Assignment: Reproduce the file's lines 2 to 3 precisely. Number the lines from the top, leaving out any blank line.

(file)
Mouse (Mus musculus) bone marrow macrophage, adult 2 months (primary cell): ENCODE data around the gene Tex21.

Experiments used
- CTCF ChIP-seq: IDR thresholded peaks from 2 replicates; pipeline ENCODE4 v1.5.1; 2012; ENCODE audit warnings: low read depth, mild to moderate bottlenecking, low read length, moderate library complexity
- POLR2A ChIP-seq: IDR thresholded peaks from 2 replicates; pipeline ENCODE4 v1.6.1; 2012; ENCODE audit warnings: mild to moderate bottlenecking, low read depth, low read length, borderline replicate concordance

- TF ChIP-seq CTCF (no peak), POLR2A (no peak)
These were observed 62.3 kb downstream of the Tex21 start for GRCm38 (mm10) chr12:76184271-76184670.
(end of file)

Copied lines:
Experiments used
- CTCF ChIP-seq: IDR thresholded peaks from 2 replicates; pipeline ENCODE4 v1.5.1; 2012; ENCODE audit warnings: low read depth, mild to moderate bottlenecking, low read length, moderate library complexity